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Last Updated: Monday, 27 September, 2004, 13:15 GMT 14:15 UK
Virgin Galactic: The logical next step
By Paul Rincon
BBC News Online science staff

VSS spacecraft, Virgin Group
The first space vehicle will be called VSS-Enterprise
The news that Sir Richard Branson has signed a deal to take paying passengers into space suggests the Ansari X-Prize has achieved its goal of bringing space tourism closer to the masses.

One of the aims behind the $10m (5.7m) challenge was to galvanise enthusiasm for private manned spaceflight, thereby bringing "out of this world" tourism within reach of ordinary people.

In the past, space travel has been open only to the privileged few; either government-back astronauts or millionaires with enough spare cash to book a flight on a Russian Soyuz rocket to the International Space Station.

Space tourism should have happened years ago
David Ashford, Bristol Spaceplanes Limited
If and when the Virgin venture - dubbed Virgin Galactic - begins offering its first spaceflights, the tickets will still be expensive. A sub-orbital flight is expected initially to cost about 100,000.

But Sir Richard says prices will eventually come down to a level where "masses of people" will get to enjoy the space experience.

Five Virgin Galactic SpaceShips are to be built. They will carry five passengers in luxury seats. Anyone who buys a ticket will require about a week's worth of flight training for what will be just a three-hour trip.

Rewards the first team to send a three-person craft over 100km (62 miles)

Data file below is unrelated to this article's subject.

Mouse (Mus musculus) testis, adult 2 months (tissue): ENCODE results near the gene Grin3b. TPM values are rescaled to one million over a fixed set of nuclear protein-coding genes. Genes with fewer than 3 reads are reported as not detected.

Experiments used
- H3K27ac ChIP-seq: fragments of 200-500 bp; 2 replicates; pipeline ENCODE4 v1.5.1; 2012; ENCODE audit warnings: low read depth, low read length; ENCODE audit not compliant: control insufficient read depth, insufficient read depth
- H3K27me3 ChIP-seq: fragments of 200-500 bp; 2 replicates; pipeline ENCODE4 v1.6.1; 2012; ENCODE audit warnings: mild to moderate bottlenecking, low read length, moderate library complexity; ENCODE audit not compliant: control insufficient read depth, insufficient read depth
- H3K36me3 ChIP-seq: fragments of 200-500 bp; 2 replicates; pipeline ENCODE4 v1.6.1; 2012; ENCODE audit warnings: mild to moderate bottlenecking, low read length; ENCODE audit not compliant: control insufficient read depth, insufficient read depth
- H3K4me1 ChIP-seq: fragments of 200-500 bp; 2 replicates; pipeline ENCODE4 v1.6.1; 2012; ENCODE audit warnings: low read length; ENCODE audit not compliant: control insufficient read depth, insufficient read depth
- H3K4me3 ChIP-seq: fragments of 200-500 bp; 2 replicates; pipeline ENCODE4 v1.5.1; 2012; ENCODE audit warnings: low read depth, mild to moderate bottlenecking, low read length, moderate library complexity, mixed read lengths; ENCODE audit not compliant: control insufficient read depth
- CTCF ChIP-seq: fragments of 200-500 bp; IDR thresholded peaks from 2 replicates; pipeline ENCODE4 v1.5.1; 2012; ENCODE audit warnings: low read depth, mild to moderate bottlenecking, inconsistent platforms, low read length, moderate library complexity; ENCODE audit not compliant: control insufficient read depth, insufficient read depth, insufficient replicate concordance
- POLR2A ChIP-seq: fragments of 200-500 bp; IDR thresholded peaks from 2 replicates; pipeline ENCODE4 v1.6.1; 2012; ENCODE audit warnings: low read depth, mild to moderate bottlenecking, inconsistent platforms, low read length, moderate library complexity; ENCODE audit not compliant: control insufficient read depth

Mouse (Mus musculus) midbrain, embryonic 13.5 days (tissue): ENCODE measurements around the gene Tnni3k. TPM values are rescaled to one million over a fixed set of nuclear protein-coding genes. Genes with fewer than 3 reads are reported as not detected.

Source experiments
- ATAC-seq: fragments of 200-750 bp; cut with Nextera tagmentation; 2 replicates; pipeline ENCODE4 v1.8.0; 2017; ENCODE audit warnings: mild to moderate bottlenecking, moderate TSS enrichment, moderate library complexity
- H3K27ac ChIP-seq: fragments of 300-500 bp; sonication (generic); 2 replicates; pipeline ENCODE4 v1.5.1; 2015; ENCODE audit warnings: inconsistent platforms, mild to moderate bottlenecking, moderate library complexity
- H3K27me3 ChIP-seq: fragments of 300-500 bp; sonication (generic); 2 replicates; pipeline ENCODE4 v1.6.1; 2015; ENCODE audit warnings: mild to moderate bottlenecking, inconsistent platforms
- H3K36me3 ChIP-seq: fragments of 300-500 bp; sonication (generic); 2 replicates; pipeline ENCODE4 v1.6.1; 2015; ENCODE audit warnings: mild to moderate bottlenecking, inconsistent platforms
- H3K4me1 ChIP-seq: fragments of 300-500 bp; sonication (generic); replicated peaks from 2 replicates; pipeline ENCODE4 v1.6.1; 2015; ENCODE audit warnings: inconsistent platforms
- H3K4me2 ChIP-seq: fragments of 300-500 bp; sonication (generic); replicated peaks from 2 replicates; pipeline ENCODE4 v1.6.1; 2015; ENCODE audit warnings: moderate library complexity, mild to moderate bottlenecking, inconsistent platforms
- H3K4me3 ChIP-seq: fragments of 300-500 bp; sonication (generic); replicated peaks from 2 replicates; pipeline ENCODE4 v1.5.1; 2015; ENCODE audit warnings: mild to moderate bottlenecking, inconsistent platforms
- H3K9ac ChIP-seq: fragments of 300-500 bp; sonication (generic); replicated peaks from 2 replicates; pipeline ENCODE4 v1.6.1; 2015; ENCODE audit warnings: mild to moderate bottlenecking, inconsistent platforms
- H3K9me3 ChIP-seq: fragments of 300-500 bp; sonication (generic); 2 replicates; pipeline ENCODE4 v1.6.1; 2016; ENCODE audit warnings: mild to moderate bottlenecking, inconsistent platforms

Contenders must then repeat the feat in the same carrier inside two weeks
A total of 24 teams are vying for the prize
The prize is worth $10m (5.7m)
The teams must be privately-backed and not linked to government organisations
Virgin Galactic's fleet will be based on the technology developed by aviation legend Burt Rutan for SpaceShipOne, the Ansari X-Prize contender which made history in June as the first private manned craft to travel 100km (62 miles) above Earth - the official boundary of space.

That flight proved to the world that there was nothing fanciful or far-fetched about private individuals making their own space vehicles.

"[The Ansari X-Prize] has succeeded in doing what it set out to do. The original idea was to break the mould of thinking - to break [the US space agency's] monopoly on space policy," David Ashford, director of Bristol Spaceplanes Limited - a British rival to SpaceShipOne for the X-Prize - told BBC News Online.

"Space tourism should have happened years ago."

Short but sweet

Jeffrey Lenorovitz, a spokesperson for the Orbital Recovery Group, which aims to build a so-called "space tug" to rescue malfunctioning satellites commented: "The idea is to crush the mindset that government has to be involved, because industry and entrepreneurs have and will respond."

VSS spacecraft, Virgin Group
The vehicle will have room for five passengers
A week's pre-flight training will be required
Three-hour trip; three minutes of weightlessness
Flights to leave from Mojave Desert, initially
Tickets to cost about 100,000, perhaps less
Sir Richard says research suggests there are about 3,000 people around the world who would be willing to sign up to the initial wave of flights with Virgin Galactic.

"It will enable people to go into space, to become astronauts, to see the Earth, to enjoy weightlessness," Sir Richard told the BBC.